The coefficient ton the interaction term between foreign banks and financial dependence is positive and significant, implying that a higher share foreign banks increases the access to credit and therefore fosters the growth of financially dependent industries. Our findings for state owned banks are in agreement with [ 48 ]; however, for foreign banks our results contrast with his findings. According to [ 20 ], it is possible that the relationship between market structure and industrial growth suffers from an endogeneity bias because the bank market structure may adjust to the industrial structure.

Following [ 54 ] and [ 4 ], we deal with endogeneity problem by estimating the results with instrumental variable IV approach and the Two-step System GMM dynamic panel model with [ 66 ] corrected standard errors and small sample adjustments. Also the coefficients on all the other variables are significant and with expected signs.

Although, the fluctuations in industrial growth in pre and post financial crisis periods have been accounted for by introducing country, industry and time fixed effects, as an additional robustness check, the analysis has also been performed on different sample periods we are thankful to anonymous referee for this valuable insight i. Sample has been divided in three groups on the basis of i insights from earlier studies [i.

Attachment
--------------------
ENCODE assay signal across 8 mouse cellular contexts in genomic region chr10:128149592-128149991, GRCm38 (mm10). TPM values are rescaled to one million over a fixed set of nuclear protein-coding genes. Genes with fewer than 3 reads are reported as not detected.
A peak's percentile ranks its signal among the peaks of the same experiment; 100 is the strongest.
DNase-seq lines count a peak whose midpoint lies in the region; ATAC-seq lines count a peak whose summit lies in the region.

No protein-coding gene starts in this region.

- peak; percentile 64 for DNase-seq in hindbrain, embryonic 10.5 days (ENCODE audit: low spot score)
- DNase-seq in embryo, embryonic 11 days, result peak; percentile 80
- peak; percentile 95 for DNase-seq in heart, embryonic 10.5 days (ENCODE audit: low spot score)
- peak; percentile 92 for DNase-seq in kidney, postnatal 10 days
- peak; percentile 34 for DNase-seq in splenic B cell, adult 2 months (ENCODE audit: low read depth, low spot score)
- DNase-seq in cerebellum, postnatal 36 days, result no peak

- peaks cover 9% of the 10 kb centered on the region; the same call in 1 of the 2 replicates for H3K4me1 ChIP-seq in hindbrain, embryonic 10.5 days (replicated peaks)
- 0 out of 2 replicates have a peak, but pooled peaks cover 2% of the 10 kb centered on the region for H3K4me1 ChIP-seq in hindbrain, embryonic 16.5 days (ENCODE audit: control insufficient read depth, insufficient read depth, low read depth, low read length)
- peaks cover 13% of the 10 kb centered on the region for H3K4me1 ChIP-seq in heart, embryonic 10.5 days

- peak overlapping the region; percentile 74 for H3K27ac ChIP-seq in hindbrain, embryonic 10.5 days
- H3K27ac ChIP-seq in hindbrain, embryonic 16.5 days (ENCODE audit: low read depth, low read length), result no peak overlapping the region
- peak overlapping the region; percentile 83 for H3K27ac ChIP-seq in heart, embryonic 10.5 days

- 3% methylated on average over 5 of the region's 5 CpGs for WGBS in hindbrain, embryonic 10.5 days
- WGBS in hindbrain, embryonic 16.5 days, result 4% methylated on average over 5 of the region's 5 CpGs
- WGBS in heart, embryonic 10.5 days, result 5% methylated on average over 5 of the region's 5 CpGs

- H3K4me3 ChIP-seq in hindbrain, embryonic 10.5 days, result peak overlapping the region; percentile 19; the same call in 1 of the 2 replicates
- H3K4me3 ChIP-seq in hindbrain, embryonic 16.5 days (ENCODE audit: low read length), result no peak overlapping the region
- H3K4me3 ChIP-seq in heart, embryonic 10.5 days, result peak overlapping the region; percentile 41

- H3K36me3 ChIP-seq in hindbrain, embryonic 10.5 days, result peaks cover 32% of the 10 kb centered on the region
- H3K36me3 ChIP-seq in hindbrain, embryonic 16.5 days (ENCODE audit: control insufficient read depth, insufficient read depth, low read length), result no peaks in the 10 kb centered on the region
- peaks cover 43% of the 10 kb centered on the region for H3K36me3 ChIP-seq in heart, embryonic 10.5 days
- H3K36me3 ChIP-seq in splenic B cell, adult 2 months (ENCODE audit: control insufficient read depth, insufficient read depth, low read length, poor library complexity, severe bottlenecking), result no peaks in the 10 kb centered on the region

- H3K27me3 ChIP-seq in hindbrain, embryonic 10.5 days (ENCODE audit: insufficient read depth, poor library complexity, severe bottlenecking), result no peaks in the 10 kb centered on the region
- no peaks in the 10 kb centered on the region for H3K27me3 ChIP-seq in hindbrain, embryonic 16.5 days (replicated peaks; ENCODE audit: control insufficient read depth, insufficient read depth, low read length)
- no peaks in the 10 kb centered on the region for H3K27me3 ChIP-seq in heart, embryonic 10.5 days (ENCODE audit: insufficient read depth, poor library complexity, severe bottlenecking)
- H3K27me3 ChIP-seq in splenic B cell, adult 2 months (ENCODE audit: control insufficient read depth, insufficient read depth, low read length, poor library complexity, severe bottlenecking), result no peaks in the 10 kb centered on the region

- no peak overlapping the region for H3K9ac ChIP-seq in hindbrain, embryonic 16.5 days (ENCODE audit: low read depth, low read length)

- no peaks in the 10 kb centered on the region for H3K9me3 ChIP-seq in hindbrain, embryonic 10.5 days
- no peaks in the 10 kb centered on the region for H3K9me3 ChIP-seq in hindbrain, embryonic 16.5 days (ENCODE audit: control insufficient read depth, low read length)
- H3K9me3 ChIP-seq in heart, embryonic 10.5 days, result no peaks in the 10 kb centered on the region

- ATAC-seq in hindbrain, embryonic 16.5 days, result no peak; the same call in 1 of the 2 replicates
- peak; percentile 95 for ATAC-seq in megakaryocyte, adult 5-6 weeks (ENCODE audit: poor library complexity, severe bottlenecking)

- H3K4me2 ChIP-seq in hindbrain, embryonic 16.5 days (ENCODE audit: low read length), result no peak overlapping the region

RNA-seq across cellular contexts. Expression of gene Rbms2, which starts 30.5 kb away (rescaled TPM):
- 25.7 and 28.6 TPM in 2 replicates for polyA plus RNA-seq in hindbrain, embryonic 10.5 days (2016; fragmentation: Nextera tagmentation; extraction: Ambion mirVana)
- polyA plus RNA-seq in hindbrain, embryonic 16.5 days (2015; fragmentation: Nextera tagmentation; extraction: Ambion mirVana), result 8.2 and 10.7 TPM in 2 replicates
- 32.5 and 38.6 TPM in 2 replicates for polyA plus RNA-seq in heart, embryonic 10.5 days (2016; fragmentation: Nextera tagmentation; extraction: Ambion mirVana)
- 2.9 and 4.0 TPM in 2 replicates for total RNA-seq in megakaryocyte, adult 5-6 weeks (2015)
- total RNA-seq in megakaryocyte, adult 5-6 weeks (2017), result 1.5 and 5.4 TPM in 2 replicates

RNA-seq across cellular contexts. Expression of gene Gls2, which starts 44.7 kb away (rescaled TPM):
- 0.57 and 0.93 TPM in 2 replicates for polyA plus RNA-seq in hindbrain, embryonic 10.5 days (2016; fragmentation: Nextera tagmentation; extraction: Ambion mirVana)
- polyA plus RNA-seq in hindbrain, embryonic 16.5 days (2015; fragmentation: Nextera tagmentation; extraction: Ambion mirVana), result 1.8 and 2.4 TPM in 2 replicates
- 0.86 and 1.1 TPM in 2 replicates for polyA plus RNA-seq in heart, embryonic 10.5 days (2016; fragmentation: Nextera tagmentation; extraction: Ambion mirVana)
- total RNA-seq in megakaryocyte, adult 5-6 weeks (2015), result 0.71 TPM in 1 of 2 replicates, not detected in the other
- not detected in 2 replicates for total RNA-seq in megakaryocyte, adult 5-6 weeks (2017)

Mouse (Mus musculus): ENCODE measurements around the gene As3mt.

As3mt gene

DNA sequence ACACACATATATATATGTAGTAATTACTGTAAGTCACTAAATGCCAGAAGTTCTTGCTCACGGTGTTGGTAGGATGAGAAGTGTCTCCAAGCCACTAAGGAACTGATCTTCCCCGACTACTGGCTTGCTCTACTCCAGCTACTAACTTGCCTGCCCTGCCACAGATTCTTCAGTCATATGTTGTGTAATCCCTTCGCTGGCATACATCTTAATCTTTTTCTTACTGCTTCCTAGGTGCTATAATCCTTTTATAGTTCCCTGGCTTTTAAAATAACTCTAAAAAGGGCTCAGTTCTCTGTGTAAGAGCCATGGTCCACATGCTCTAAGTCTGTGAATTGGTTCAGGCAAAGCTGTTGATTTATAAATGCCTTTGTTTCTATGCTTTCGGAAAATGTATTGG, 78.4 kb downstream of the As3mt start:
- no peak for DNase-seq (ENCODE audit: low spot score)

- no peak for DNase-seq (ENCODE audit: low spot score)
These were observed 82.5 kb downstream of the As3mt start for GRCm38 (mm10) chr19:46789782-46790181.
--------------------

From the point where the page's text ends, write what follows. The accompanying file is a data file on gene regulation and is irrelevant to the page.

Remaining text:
Although, not reported in table for brevity, the coefficients on these years are significantly negative indicating that industrial growth has been lower during the financial crisis. Table 14 shows the estimation results for subsamples —, —, and — The analysis has been performed using all measures of market structure, however, we only report results from CR5 and Lerner Index to conserve the space results from other measures are qualitatively similar to the overall results.

Important for this analysis are the coefficients on market structure variables, the interaction between market structure and financial dependence and the interaction between financial development and financial dependence. Coefficients on both CR5 and Lerner Index across all the sample periods are significant with negative sign.

Similarly, the coefficients on the interaction terms between market structure and financial dependence, and the financial dependence and financial development are significant with the expected sign. Moreover, the behavior of other variables across all the sample periods is also similar to results from the main estimation. We have taken into account two structural and two non-structural measures of market structure and applied them to industry level data on the manufacturing industries from 10 emerging Asian economies, including China, over the period of — The results show that bank concentration as measured by CR5 and HHI may slow down the growth of externally financially dependent industries.